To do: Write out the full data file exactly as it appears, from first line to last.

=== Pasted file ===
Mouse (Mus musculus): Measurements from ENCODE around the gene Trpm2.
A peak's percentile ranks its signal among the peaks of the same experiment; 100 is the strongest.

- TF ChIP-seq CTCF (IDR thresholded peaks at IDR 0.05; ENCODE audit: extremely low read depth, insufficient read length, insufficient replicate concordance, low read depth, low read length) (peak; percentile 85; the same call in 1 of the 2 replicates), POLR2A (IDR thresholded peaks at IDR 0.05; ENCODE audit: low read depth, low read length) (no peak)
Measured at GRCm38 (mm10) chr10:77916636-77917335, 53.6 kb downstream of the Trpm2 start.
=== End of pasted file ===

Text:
Mouse (Mus musculus): Measurements from ENCODE around the gene Trpm2.
A peak's percentile ranks its signal among the peaks of the same experiment; 100 is the strongest.

- TF ChIP-seq CTCF (IDR thresholded peaks at IDR 0.05; ENCODE audit: extremely low read depth, insufficient read length, insufficient replicate concordance, low read depth, low read length) (peak; percentile 85; the same call in 1 of the 2 replicates), POLR2A (IDR thresholded peaks at IDR 0.05; ENCODE audit: low read depth, low read length) (no peak)
Measured at GRCm38 (mm10) chr10:77916636-77917335, 53.6 kb downstream of the Trpm2 start.